Think Tank: The Case for New Year’s Goals

I like the sentiment of making New Year’s resolutions in anticipation of having a wonderful year. The weird in between weeks of one year to the next is a great time to look back and see how to improve your life. I admire people who want to learn new languages, travel more, save money or lose weight in the next 365 days. But at the same time, I also find New Year’s resolutions to be a weird cultural practice.They are something we all continue to do year after year, but most of us are only ever hopeful that we might fulfill them. If you can even remember the resolutions you made last year, I’ll be very impressed.

If you know me personally or you’ve read this blog for even just a moment, you know that I am all about making myself better every day — whether that’s culturally, physically or however I choose to do so. What I am not about, however, is telling myself vague resolutions that “I’m going to eat better,” “I’m going to exercise more” and etcetera because that approach does not work. You say you’re going to lose weight, but never sign up for fitness classes. You say you want to save money, but you keep buying $4 lattes or eating takeout. Telling yourself you’re going to do something without any kind of plan sets you up for failure. If there’s anything I learned in 2015, it was that.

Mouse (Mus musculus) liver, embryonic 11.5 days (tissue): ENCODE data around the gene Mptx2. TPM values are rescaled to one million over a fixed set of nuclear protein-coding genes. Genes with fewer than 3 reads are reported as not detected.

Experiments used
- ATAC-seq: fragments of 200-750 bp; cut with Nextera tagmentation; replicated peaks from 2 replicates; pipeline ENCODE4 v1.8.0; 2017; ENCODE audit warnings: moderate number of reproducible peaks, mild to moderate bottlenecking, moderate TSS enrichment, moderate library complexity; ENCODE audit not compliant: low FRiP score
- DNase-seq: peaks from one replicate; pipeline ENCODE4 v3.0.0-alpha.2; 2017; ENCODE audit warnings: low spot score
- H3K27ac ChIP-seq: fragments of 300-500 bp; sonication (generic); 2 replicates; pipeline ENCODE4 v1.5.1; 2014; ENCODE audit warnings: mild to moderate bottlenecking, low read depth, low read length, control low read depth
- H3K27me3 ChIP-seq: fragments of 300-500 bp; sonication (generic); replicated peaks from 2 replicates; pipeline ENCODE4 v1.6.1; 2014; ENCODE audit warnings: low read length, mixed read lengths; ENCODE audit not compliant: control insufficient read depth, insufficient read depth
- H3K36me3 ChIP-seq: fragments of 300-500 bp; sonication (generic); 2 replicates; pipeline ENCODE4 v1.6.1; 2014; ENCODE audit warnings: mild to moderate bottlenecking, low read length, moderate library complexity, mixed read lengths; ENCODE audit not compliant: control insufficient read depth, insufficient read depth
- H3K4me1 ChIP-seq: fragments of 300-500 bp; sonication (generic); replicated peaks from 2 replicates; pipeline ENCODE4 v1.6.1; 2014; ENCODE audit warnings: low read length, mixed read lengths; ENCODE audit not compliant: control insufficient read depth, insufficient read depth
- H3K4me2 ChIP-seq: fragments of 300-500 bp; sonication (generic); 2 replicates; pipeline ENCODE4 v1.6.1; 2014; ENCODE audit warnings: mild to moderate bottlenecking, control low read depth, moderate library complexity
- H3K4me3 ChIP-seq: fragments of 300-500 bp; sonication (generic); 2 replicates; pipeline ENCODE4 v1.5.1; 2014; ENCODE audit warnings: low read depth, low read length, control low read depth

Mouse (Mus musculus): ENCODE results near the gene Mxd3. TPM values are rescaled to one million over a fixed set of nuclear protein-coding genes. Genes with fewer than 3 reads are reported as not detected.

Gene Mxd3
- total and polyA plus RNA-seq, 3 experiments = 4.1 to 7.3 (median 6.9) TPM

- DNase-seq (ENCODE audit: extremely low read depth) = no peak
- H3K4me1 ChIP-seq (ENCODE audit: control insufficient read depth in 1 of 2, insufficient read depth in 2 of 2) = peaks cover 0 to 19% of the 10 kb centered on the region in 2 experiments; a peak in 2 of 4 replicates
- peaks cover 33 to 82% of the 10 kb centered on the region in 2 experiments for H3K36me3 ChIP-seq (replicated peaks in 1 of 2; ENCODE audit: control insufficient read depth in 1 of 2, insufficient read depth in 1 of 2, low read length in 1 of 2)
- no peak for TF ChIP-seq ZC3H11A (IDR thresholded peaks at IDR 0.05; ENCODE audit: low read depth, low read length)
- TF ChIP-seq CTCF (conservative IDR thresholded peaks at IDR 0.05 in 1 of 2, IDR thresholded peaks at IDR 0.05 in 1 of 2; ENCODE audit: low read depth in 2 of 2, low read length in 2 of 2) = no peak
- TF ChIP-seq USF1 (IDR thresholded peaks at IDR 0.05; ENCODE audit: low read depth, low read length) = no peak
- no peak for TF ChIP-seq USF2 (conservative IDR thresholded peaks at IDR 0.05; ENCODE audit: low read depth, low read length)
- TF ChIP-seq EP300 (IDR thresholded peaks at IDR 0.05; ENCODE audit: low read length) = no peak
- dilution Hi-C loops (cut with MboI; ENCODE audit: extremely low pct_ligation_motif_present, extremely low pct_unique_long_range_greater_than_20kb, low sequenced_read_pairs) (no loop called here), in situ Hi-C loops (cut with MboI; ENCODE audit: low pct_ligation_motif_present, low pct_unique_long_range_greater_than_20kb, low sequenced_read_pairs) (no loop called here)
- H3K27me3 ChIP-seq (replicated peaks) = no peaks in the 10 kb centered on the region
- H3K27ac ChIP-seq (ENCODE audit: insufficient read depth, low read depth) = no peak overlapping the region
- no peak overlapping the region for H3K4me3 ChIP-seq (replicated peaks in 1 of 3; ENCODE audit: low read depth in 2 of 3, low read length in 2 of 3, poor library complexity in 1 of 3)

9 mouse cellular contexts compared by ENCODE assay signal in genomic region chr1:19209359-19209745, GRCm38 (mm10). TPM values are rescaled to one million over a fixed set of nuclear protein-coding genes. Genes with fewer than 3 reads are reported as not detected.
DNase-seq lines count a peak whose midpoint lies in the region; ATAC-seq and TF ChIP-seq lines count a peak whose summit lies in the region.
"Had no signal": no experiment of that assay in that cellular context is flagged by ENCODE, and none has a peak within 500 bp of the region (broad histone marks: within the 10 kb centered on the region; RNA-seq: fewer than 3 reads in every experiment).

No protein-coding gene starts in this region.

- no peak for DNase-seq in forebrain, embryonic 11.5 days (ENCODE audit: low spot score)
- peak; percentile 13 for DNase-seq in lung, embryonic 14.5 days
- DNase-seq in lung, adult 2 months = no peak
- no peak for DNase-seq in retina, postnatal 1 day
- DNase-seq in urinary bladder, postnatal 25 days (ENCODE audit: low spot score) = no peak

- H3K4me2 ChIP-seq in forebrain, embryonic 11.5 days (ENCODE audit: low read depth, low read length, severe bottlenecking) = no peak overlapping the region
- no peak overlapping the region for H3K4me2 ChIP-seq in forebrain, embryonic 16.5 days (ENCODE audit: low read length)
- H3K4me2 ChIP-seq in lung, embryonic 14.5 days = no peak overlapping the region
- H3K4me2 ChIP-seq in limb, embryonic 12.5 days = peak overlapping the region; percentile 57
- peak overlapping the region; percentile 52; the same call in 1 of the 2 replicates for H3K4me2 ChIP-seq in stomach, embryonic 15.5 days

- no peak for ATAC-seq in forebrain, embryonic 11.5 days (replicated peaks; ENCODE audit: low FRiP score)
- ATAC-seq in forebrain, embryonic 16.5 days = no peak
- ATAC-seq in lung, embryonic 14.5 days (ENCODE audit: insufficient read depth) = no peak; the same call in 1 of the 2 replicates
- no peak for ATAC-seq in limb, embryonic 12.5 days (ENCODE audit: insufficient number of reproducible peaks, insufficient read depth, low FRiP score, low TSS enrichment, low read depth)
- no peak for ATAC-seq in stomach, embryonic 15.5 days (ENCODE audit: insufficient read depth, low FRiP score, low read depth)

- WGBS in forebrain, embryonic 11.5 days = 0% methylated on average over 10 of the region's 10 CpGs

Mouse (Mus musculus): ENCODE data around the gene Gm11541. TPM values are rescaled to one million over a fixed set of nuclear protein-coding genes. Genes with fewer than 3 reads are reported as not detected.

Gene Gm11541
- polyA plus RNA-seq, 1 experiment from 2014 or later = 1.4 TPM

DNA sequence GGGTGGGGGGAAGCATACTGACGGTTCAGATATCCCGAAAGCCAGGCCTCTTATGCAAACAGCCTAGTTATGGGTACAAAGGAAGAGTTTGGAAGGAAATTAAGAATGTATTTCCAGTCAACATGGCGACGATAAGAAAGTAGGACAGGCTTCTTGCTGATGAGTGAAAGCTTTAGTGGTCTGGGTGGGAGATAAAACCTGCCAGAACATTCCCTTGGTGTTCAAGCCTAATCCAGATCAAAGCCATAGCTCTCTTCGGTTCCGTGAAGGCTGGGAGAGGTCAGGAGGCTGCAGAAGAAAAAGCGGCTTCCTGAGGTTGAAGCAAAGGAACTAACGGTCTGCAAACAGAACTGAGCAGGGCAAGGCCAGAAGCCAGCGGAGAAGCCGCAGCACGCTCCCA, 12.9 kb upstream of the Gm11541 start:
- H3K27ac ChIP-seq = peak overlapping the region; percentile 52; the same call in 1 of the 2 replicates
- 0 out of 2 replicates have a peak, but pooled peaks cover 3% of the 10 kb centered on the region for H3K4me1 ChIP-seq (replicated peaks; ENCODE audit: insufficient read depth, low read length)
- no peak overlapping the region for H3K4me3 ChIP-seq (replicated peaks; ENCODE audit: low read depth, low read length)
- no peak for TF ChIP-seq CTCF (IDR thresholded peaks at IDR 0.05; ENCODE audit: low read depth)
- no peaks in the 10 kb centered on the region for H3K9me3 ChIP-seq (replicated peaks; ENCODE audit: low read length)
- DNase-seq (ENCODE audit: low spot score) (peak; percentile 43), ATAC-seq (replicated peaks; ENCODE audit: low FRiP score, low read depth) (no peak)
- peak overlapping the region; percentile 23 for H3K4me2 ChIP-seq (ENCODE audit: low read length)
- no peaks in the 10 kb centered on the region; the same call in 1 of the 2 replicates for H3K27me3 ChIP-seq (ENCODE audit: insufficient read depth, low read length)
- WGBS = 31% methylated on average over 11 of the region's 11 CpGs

So this is my case to stop making New Year’s resolutions, and start making New Year’s goals. I’m going to set concrete goals for myself that I know I am capable of accomplishing, and make a very simple plan of how I’m going to go about meeting them. The best part about making New Year’s goals will be that setting something simple and achievable will make you feel better and help you make it part of your daily routine. If you want to save money, for example, make goals to brew coffee at home during the weekdays or save all the $5 bills you come across. If you want to eat healthier, make goals to eat salads on Tuesdays or read the nutritional labels on everything you buy. Just the linguistic switch from “resolution” to “goal” is better in itself. Using the word “goal” means you’re actually working towards something to make the change.

I’m ready for 2016, and excited to see what fortune it’ll bring to me at this transitional point in my life. The goals I’ve outlined for myself make me even more excited. Here are my New Year’s goals for 2016.

I’m going to find a permanent job.

How I’m going to do it: My job is set to end in February, so I’m going to look again for a job as an editorial assistant, assistant editor or junior copy editor. My goal is to apply to three jobs a week.

I’m going to go back to yoga.

How I’m going to do it: I am going to find a studio that I like / is reasonably priced and go to a class at least once a week. I miss yoga a lot, and I regret not sticking with it.